Still, I think my cats needs this. They'll love being able to sit on top of all of my wife's shoes at once.

In reply to by claydowling


Sat, 01/14/2012 - 06:31

Am I missing something really obvious here? When I look at this, I see a bunch of circles only. The boards inbetween the shoes don't even meet. I don't see where it needs angled cuts.

In reply to by spiceylg


Sat, 01/14/2012 - 12:19

He's talking about making an octagon shape instead of a circle lending to straight angled cuts instead of round. If you don't have a jigsaw or router to cut a curve, you could use a circular saw and make this an octagon instead. And you're right, the partitions look like short, straight pieces.

In reply to by spiceylg


Sat, 01/14/2012 - 17:33

I left out a few steps. My thought was still to keep it circular, and cut it with a router. To do that with solid wood, I'd build an octagon and cut the circle out of that with a router and a circle jig.

The 22 1/2 degree cuts for the octagon are well within my capabilities, using either a table saw or hand saw and plane. Those tools aren't on Ana's starting tools list though. A sliding miter saw is great and capable of doing it, but they're expensive: For just a little more you could buy a decent starter table saw.


Fri, 01/13/2012 - 14:18

I'm sure I saw precut circles (I assumed for use as table tops) at Lowes in the shelving/board aisle.

I think it would be fun for toys too :)

Can't imagine having that many shoes...


Fri, 01/13/2012 - 20:02

Pottery Barn sells a pricey revolving book shelf with the same design, just taller. This would be a great project for the plan catalog if anyone decides to figure it out.

Guest (not verified)

Sun, 01/15/2012 - 16:08

I would be very careful-this picture is copyrighted and is in the process of patenting

Guest (not verified)

Mon, 01/16/2012 - 00:13

There is no infringement here....check with any patent attorney if you have questions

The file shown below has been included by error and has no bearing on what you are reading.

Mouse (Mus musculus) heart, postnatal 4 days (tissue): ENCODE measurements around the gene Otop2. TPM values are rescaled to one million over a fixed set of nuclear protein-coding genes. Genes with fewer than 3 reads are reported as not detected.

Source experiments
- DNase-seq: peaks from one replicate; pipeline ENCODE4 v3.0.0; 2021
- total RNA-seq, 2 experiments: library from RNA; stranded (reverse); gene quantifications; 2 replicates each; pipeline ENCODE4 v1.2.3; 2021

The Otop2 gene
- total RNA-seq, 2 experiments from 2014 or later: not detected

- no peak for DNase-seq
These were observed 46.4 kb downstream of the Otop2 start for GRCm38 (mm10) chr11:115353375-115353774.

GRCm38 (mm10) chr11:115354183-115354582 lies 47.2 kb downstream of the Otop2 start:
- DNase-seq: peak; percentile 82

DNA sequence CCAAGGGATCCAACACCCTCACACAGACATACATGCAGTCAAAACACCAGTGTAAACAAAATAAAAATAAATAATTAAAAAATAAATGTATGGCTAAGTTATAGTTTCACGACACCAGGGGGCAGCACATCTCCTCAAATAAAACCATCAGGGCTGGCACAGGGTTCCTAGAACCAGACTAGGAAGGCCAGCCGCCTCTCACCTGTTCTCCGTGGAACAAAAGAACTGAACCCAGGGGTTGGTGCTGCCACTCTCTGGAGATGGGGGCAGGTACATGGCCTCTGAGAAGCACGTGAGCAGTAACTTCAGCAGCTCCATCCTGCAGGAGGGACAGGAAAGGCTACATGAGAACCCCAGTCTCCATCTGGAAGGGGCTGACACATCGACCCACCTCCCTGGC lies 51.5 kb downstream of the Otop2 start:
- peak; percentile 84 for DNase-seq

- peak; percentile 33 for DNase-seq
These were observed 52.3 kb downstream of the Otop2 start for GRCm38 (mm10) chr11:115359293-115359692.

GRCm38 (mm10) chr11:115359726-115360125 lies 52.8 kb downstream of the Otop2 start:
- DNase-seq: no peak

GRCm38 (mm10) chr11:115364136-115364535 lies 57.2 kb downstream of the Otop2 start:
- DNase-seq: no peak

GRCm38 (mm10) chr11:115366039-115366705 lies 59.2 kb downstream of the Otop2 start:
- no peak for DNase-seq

Thu, 02/09/2012 - 15:53

How did your build go? I am starting mine tonight. I have modified mine to (I Hope) fit boots. My dad has a hole under his stairs and this would be perfect for that area. I thought about getting the plans but at $40 bucks it put the project out of my price range. Since I am making a custom size for my space & height for boots the measurements would all need to be re-done.
I thing I am going with MDF, just not sure on the size ¾ or ½ inch? I will keep you guys posted on how it goes.

sweston (not verified)

Tue, 03/06/2012 - 06:03

it went well. I used 3/4 birch ply and edge banded it. I used biscuits to align the verticle supports. I made this one 26" in diameter. 6 coats of wipe-on poly.


Wed, 03/07/2012 - 15:53

I'm going to try to build one... Done something similar... I'll let you all know how it goes and post pics and instructions, obviously if it comes out good :D

Guest (not verified)

Mon, 03/26/2012 - 10:30…

This is a link to HomeDepot's instructions on a similar lazy susan, However to make the once pictured, the circle is larger and they did not use interconnected shoe dividers on each level. I think the one pictured above seems easier than the HomeDepot one.

I think it would be easier to use the HomeDepot's instructions for the base or "lazy susan" effect. Then play around with the height between each levels based on your highest shoes OR you could always lay your shoes on their sides to HIGH heels.

I'm going to make this ASAP. I think that MDF is the easiest and cheapest way. As far as the 3/4" vs 1/2" I would love to know peoples opinions?!?!?